Caps Review Part 5: Emissions caps

This is the fifth part in a series about the Caps and Targets Review being conducted by the Australian Government’s independent Climate Change Authority (CCA) this year. Part 1 summarized the global climate crisis, Part 2 explained the importance of the review and how CCA should approach it, Part 3 outlined the role Australia should play in climate action, and Part 4 debunked the economic justifications for inaction. This part makes my central recommendations on emissions caps.

Emissions caps are intended to cut emissions as fast as possible, not to limit the pace of emissions cuts or guarantee property rights to go on polluting. They should be designed in such a way that they do not inadvertently limit the pace of emissions cuts, which would conflict with the intent of the policy. Beginning the systemic change in the economy necessary to move toward zero emissions is more important than meeting an arbitrary emissions target and timetable.

The carbon price is intended as a mandatory penalty for carbon pollution and an incentive to drive investment in zero-carbon technology and energy efficiency. It is not intended to drive investment in less carbon-intensive fossil fuels. A higher carbon price is better than a lower one, because the bigger the shock to the system, the more likely it is to drive behavior change. A weak emissions cap, or weak policy design, would cause the carbon price to crash to levels like present international carbon prices, undermining the incentive to invest in zero-carbon assets.

The Government’s present target of a 5% emissions reduction below 2000 by 2020 is meaninglessly weak given the urgency of rapid global emissions cuts. The 2050 target of an 80% emissions reduction below 2000 has far too long a timeframe: the 2010s is the critical decade for avoiding dangerous climate change.

Ross Garnaut’s method of allocating emissions targets[i] (on which the government has based its approach) effectively rewards Australia for having high per-capita emissions, rapid projected population growth, and rapid projected business-as-usual emissions growth (factors which if anything justify a more stringent target for Australia than for other countries); and limits Australia’s maximum ambition for no good reason. Garnaut further recommended the calculated target of 25% below 2000 by 2020 be conditional on a global agreement unlikely to materialize, which is unreasonable for the reasons explained in Part 3. Furthermore, Garnaut’s advocacy of international emissions trading makes a mockery of dividing the work into “fair shares”.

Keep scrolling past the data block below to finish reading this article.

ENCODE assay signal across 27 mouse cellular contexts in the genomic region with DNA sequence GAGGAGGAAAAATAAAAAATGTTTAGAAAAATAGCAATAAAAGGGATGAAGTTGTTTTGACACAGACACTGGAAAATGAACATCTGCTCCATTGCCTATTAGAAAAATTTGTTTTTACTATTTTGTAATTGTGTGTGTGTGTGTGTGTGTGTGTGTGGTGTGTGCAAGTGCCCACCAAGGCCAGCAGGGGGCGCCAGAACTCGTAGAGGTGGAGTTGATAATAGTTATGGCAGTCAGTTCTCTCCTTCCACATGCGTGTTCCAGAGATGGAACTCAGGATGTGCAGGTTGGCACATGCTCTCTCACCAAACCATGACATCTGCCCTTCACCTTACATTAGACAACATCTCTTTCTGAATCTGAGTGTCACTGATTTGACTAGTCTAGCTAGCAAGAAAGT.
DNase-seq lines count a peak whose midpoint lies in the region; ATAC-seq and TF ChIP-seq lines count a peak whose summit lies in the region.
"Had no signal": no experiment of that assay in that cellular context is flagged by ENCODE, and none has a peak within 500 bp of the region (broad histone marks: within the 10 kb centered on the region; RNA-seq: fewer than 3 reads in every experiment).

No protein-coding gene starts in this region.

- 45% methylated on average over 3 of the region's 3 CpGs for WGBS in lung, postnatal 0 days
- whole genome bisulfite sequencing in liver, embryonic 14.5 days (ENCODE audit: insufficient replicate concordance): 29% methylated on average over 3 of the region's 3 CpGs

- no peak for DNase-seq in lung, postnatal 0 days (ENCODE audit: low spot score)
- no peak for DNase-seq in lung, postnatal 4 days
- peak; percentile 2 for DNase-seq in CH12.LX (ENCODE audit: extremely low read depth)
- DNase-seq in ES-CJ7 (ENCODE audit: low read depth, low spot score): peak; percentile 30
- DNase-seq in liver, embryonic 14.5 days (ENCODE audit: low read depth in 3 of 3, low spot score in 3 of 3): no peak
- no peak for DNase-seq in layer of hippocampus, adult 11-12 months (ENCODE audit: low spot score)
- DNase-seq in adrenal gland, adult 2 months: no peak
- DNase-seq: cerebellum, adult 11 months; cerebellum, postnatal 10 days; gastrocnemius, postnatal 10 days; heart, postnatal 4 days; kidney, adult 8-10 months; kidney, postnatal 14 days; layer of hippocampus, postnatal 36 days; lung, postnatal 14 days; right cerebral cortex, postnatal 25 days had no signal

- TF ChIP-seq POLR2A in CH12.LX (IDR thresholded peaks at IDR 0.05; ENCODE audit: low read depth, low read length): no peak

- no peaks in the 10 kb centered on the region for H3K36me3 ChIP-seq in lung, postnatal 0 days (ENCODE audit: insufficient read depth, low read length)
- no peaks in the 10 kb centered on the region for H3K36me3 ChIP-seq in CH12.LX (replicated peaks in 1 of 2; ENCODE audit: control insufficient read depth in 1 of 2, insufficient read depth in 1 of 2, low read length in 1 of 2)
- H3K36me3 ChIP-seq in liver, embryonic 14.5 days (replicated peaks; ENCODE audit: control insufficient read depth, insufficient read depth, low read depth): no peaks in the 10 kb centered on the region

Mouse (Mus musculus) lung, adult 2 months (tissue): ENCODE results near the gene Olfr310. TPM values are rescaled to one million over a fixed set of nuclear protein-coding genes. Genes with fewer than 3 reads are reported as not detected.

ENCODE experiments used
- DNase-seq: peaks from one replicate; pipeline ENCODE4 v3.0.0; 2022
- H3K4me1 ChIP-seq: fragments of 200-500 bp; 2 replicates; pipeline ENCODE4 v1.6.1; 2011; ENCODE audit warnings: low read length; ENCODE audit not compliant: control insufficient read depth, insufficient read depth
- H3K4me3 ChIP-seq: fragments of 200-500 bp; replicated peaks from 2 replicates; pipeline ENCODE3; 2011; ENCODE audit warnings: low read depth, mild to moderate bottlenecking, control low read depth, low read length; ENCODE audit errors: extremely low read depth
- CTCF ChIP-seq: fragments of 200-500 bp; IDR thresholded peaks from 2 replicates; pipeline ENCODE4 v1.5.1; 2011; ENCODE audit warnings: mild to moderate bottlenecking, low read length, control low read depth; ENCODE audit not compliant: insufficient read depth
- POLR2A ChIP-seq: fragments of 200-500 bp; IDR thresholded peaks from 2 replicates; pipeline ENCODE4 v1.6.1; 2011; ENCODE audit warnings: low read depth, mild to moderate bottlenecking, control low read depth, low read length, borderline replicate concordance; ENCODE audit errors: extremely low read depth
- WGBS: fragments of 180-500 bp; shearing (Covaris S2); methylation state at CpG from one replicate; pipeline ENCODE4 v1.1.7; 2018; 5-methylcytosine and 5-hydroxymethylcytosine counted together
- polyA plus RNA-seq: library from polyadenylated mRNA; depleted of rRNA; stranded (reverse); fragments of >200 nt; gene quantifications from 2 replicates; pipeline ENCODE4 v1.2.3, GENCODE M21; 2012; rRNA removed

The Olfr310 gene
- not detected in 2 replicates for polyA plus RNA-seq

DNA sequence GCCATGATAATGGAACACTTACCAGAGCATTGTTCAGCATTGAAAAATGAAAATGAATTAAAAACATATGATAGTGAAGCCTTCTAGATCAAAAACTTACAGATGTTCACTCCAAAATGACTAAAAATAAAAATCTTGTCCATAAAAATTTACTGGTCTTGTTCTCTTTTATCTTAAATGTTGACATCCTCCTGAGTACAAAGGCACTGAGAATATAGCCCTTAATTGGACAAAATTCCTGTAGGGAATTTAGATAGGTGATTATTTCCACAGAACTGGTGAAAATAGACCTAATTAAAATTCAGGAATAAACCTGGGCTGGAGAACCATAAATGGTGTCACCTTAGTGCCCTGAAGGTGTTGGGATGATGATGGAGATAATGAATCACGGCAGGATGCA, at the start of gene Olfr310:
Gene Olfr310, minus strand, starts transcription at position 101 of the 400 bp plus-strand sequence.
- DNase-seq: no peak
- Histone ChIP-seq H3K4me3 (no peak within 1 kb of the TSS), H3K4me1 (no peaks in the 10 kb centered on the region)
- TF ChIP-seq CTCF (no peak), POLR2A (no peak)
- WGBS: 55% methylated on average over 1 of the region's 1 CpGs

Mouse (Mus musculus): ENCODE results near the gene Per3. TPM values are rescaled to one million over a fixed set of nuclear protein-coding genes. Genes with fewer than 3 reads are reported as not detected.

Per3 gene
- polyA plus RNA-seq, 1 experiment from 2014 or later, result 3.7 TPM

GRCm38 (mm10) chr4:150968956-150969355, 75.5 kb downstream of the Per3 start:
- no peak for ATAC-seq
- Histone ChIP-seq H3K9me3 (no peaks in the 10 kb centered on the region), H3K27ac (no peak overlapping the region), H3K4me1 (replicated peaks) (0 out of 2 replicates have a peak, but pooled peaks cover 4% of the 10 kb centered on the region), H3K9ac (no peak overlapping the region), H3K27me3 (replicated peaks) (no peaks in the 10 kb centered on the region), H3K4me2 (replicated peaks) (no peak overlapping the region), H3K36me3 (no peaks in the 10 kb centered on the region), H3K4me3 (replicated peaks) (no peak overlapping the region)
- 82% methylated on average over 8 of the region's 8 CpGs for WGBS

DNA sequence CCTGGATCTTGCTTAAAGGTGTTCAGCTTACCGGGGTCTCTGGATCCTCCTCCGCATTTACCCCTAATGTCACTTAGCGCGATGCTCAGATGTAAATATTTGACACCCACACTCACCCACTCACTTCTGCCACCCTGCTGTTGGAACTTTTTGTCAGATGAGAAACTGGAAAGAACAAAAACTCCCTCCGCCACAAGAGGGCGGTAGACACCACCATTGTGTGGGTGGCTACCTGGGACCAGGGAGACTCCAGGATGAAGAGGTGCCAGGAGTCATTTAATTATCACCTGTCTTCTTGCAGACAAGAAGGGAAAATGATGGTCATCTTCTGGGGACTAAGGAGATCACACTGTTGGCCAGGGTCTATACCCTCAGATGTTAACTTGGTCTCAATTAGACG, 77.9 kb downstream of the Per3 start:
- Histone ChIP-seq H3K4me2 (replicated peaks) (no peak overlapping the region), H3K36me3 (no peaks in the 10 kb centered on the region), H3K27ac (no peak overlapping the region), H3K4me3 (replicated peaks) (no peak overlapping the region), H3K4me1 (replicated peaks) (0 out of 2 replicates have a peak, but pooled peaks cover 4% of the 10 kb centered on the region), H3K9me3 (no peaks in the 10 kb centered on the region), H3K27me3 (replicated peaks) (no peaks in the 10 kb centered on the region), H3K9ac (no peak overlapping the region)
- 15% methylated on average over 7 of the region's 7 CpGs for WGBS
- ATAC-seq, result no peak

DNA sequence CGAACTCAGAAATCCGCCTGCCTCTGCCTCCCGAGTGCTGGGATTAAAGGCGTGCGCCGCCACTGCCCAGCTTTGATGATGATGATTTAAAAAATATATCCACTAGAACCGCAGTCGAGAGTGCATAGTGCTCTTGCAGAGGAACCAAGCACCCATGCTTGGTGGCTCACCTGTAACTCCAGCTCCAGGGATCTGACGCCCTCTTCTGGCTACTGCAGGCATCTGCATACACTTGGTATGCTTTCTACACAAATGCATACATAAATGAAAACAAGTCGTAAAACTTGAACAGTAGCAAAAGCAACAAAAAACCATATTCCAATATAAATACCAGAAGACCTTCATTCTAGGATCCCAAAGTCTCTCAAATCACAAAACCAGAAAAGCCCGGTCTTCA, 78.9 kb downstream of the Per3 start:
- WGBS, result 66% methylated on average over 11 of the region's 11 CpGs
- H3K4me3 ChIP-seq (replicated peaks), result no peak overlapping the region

In contrast, CCA’s mandate puts no limit on the ambition of the targets it can recommend. It should recommend an emissions reduction trajectory fast enough to shift the political focus from meeting an inadequate 2020 target to slashing emissions in a single electoral term, to accelerate the pace of change and so the incumbent government can be held accountable for its targets. The emissions cap should decrease each year, and reach zero as soon as possible.

To be consistent with an emergency response to preserve a safe climate, and to be fair on developing countries, Australia would need to cut its emissions faster than the 6%/year global rate mentioned in Part 1.

CCA should recommend a rate of emissions reductions faster than, and certainly no slower than, the observed emissions reduction rate during the fixed price period (which will be assessed by a contemporaneous CCA review). It should also be faster than the projected emissions reduction rate in a scenario where the fixed carbon price continues and is complemented by other climate policies like the Renewable Energy Target (RET) and Clean Energy Finance Corporation (CEFC). It should cause the carbon price to rise rapidly over time (ie. much faster than a few percent per year) to strengthen the signal to investors.

Yet another reason for ambitious targets is that the rapidly falling prices of renewable energy technologies make it much easier to cut emissions than was believed when the 5% target was set in 2008.

The targets recommended by the Review, if approved by Parliament, will lock in an emissions trajectory through to 2020. CCA must not make the mistake of recommending unambitious emissions caps, as such a mistake would be difficult, if not impossible, to correct for five or more years. Also, CCA should recommend amending the Clean Energy Act to clarify that carbon permits are not associated with property rights so that emissions caps can be tightened after they have been set.

To encourage voluntary actions, there must be a clear mechanism to tighten the emissions cap to account for verifiable voluntary emissions cuts, including emissions cuts from other federal, state, and local policies (ie. making those policies additional to the ETS). To prevent inertia, verified emissions cuts should be subtracted from the cap in the following year, not five years after they occur. Also, recalled permits should be cancelled instead of being reissued. Any possibility of overachieving or oversupply of permits should be welcomed as an opportunity to tighten the next year’s emissions cap.

In Part 6, I will make recommendations on the design of the carbon price mechanism.